Agriculture | English Language and Literature | Plant Sciences


“For anyone who might be suffering from Anthropocene fatigue, this is a book to jolt you from your slumbers. What happens to the globe when we shift attention from the outward projection of emissions to extraction ? The Earth we thought we knew, and were already mourning, takes on a stunning new critical light.”—Claire Colebrook, Pennsylvania State University

Exterranean concerns the extraction of stuff from the Earth, a process in which matter goes from being sub- to exterranean. By bringing a rich archive of nonmodern texts and images from across Europe, into conversation with the contemporary work of Bruno Latour, Michel Serres, and a range of interdisciplinary work in the environmental humanities, this work offers a bracing riposte to several critical trends in ecological thought.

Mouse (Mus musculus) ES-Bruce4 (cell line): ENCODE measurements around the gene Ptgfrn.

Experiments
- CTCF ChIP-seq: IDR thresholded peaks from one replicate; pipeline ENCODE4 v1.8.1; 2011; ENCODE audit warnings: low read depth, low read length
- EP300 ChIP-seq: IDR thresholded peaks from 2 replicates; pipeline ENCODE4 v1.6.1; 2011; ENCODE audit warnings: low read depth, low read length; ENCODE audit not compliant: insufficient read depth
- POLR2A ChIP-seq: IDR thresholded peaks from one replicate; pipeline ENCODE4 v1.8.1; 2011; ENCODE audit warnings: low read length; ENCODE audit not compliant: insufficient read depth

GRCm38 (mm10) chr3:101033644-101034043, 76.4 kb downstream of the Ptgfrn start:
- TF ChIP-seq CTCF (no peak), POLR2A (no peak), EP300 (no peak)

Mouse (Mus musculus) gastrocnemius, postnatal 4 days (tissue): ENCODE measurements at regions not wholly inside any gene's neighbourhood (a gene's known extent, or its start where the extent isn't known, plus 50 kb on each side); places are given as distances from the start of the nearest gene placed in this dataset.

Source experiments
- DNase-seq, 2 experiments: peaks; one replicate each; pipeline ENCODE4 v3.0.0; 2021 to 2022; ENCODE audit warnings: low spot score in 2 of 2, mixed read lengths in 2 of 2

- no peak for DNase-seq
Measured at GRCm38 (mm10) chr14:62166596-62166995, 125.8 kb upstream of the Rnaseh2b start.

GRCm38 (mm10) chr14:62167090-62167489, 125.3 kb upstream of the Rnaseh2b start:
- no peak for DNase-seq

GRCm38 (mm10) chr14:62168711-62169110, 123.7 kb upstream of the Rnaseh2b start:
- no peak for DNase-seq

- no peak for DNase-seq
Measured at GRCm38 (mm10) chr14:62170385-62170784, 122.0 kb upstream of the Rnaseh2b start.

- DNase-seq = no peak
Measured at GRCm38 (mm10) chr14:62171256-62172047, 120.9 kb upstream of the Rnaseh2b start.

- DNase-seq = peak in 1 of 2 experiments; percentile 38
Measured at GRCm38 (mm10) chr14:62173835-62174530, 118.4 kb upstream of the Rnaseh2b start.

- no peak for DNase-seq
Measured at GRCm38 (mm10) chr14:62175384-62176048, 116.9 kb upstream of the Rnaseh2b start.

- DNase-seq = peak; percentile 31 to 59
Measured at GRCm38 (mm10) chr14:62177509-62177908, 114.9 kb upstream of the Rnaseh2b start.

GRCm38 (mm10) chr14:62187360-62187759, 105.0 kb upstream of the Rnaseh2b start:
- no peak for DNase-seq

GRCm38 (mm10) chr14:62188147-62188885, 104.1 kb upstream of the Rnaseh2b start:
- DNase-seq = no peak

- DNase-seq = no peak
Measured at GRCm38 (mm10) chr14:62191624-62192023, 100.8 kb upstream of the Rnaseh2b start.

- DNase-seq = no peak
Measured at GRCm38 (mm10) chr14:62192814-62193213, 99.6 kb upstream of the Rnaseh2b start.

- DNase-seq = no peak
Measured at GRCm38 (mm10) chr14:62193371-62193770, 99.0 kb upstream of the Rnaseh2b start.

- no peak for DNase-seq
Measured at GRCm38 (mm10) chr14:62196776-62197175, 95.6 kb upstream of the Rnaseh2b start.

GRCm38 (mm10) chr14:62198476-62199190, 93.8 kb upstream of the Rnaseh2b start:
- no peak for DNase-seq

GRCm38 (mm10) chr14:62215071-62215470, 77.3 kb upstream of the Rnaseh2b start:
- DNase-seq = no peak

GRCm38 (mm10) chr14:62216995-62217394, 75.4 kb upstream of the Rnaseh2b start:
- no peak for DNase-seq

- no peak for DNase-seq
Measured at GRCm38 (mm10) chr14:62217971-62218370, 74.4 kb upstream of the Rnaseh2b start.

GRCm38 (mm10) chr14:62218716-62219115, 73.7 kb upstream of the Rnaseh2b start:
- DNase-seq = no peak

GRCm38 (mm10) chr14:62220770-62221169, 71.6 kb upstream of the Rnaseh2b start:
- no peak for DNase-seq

By shifting emphasis from emission to extraction, Usher reorients our perspective away from Earthrise-like globes and shows what is gained by opening the planet to depths within. Both historicist and speculative in approach, Exterranean eschews the self-congratulatory claims of posthumanism and lays the groundwork for a comparative ecocriticism that reaches across periods and languages.

Phillip John Usher is Associate Professor of French and Comparative Literature at New York University.



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